Mr. Ciscomani, a rising GOP star, declined to run for the critical Senate race in the Grand Canyon State.

He was loyal to former House Speaker Kevin McCarthy (R-Calif.) and delivered a Spanish response to the 2023 State of the Union address.

Kirsten Engel, the Democrat opponent that Mr. Ciscomani beat by just 1.5 percentage points, or 5,232 votes, is again running for the Democrat nod.

One of, if not the biggest issue, surrounding the election is the southern border crisis. Mr. Ciscomani wants a wall and other measures to secure the border, according to his campaign website, while Ms. Engel has objected to building a wall and has even said that Arizona doesn’t have a border crisis.

Rep. Juan Ciscomani (R-Ariz.) (C) talks to reporters with fellow lawmakers on Capitol Hill in Washington on Feb. 28, 2023. (Chip Somodevilla/Getty Images)

14. California’s 22nd Congressional District

In this Democrat district, Rep. David Valadao is hoping to keep it in GOP hands.

Mr. Valadao, who served in Congress between 2013 and 2019 before rejoining in 2021, won reelection in 2022 by 3.2 percentage points, or 3,276 votes over Democrat Rudy Salas. Mr. Salas is a candidate in this year’s race.

Mr. Valadao was one of two Republicans who won reelection in 2022 after voting in favor of President Trump’s second impeachment, which was tied to the Jan. 6, 2021, riot at the U.S. Capitol.

Rep. David Valadao (R-Calif.) speaks to reporters at the U.S. Capitol in Washington on Oct. 12, 2023. (Joe Raedle/Getty Images)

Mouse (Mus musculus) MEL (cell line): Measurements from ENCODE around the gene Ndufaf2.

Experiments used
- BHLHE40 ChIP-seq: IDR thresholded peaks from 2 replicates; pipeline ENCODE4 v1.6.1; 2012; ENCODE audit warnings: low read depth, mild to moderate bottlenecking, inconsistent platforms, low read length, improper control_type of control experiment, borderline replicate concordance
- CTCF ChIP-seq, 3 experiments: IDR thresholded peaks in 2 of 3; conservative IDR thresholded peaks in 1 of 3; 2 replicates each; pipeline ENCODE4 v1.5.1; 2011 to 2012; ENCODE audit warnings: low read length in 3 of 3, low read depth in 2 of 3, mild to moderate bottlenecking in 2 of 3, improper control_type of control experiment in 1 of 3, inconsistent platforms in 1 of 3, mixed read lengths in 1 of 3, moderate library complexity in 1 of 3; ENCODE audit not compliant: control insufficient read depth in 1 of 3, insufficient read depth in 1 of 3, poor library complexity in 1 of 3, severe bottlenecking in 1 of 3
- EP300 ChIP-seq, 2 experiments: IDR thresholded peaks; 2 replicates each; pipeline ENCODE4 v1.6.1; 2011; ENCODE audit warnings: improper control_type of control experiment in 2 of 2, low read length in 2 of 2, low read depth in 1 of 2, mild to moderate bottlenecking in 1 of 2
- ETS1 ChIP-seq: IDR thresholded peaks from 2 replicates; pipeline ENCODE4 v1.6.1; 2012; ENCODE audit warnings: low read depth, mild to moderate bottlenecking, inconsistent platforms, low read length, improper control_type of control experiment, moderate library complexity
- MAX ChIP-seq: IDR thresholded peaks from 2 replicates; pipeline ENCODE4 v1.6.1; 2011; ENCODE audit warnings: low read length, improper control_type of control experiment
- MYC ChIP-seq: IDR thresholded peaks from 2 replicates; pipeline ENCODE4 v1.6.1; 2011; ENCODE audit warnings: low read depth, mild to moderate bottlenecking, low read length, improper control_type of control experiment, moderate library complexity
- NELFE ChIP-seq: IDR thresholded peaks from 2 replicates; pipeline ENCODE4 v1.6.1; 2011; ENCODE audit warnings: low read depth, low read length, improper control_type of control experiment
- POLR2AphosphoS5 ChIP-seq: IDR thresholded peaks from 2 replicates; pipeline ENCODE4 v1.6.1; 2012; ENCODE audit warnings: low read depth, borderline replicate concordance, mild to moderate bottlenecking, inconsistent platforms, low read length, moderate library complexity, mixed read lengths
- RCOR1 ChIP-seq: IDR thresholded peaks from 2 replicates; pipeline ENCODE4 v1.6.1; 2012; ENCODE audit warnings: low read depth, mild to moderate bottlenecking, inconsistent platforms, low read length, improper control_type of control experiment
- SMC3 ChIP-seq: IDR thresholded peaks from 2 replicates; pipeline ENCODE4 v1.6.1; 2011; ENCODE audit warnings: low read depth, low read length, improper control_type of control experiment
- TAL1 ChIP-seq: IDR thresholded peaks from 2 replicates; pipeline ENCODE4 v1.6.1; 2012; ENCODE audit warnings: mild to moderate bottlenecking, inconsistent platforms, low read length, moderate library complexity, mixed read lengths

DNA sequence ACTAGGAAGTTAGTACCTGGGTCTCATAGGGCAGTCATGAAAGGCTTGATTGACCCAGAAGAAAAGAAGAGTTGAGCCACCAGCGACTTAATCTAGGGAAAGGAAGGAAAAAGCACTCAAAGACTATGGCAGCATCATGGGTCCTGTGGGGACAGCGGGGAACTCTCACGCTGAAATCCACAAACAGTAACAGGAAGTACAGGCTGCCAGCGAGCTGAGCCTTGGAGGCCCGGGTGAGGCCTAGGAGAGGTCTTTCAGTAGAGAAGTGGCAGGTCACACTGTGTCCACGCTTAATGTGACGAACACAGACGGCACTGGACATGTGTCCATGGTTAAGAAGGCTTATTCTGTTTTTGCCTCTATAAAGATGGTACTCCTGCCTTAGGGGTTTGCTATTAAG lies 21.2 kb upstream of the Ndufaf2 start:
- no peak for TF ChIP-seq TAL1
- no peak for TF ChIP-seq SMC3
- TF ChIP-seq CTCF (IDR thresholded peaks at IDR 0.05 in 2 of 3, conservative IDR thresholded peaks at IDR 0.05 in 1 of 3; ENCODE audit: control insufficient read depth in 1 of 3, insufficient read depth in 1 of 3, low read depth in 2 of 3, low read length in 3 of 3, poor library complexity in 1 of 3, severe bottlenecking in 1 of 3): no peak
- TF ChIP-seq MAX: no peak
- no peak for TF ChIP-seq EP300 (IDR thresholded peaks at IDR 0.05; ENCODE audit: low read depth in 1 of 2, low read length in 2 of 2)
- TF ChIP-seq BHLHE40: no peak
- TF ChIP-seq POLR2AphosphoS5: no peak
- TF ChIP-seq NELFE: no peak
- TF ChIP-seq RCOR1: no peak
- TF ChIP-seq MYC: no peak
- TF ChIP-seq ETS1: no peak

Rep. David Valadao (R-Calif.) speaks to reporters at the U.S. Capitol in Washington on Oct. 12, 2023. (Joe Raedle/Getty Images)

15. California’s 27th Congressional District

Staying in the Golden State, this congressional district has been represented by Mike Garcia, a Republican, since May 19, 2020. Although this district leans Democrat, Mr. Garcia won reelection in 2022 by 6.4 percentage points or 12,754 votes.

President Biden won the district in 2020, which includes some of Los Angeles.

The other candidates in the race include Democrats Steve Hill and George Whitesides, a former NASA chief of staff and aerospace entrepreneur. Given that California has a nonpartisan primary in which the top two finishers move onto the general election, splitting the Democrat vote will likely benefit Mr. Garcia.

16. California’s 41st Congressional District

Rep. Ken Calvert, a Republican who has been in Congress since 1993 and has survived redistricting four times, represents this GOP-leaning district.

Mr. Calvert has voted against his party numerous times, including favoring a law that codified federal protections for same-sex marriages and denouncing members of the hardline conservative Freedom Caucus for sinking a defense spending bill in September 2023.

“What’s happening is the military is being held hostage to these procedural votes, so that can’t happen,” Mr. Calvert said at the time. “Our enemies are looking at us every day. And our friends, too. Where are we when it comes to national security?”

In 2022, Mr. Calvert won reelection by 4.6 percentage points, or 11,100 votes, in a district that includes Chino Hills and Yorba Linda, where the Richard Nixon Presidential Library and Museum is located.

Mr. Calvert’s opponents include Democrats Anna Nevenic, a health care executive, and Will Rollins, a former assistant U.S. attorney.